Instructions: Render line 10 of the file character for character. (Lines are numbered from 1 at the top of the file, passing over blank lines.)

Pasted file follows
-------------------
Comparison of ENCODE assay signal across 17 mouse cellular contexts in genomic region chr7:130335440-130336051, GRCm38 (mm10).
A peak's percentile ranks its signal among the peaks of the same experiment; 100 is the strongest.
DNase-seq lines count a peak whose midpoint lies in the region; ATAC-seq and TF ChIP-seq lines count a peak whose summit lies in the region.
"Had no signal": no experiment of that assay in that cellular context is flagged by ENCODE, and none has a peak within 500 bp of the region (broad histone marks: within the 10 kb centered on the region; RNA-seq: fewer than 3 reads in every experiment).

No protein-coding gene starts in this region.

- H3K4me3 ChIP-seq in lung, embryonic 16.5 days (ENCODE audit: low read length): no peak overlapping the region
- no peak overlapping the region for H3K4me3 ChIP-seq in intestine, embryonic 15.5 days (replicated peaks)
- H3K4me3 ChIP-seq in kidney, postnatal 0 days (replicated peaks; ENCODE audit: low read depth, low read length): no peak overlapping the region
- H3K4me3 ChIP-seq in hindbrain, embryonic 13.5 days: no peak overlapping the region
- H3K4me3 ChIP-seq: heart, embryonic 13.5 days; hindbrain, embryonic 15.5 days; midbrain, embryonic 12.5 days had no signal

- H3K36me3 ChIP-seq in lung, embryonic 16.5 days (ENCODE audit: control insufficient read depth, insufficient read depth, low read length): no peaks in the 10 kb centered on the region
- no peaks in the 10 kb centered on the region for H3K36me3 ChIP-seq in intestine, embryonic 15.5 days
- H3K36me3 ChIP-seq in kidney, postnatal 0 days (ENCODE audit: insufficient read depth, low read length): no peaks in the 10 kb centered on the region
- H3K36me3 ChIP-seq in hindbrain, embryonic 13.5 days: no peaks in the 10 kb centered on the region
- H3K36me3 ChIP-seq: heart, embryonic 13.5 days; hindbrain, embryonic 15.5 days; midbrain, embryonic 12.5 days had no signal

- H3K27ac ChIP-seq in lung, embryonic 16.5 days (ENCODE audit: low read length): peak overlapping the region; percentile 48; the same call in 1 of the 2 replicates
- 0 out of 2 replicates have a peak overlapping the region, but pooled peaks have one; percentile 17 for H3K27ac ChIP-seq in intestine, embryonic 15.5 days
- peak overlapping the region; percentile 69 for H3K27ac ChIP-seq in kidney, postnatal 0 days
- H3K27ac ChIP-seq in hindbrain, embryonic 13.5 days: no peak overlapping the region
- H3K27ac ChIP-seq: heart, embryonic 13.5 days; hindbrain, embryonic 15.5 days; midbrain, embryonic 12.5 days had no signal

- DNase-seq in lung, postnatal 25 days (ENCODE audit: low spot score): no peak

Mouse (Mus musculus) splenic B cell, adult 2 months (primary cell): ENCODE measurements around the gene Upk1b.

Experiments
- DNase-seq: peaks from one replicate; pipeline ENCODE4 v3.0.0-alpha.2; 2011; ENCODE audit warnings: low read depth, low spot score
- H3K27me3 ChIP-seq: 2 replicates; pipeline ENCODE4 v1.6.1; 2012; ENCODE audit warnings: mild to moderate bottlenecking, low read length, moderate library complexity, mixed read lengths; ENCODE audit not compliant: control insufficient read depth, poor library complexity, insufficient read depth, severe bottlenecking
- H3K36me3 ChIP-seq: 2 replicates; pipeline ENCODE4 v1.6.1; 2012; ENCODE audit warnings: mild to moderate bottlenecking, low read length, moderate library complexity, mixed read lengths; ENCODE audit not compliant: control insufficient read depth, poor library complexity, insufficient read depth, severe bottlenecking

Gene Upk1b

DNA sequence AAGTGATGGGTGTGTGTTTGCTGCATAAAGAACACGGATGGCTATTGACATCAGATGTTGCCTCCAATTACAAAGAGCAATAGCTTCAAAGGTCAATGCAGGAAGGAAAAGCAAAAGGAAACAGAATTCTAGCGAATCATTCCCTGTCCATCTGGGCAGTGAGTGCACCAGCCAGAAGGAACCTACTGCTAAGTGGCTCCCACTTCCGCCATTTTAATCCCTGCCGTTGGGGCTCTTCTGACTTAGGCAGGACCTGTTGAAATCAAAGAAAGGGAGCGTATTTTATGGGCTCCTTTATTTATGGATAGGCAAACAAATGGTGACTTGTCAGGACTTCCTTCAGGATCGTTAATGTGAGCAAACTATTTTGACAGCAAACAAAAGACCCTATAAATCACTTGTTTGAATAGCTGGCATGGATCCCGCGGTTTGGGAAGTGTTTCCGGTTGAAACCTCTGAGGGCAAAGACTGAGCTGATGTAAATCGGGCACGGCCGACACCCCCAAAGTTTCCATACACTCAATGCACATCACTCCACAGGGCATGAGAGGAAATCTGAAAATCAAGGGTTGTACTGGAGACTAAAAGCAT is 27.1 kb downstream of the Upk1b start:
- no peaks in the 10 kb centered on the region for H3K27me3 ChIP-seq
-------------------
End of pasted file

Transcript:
- H3K4me3 ChIP-seq: heart, embryonic 13.5 days; hindbrain, embryonic 15.5 days; midbrain, embryonic 12.5 days had no signal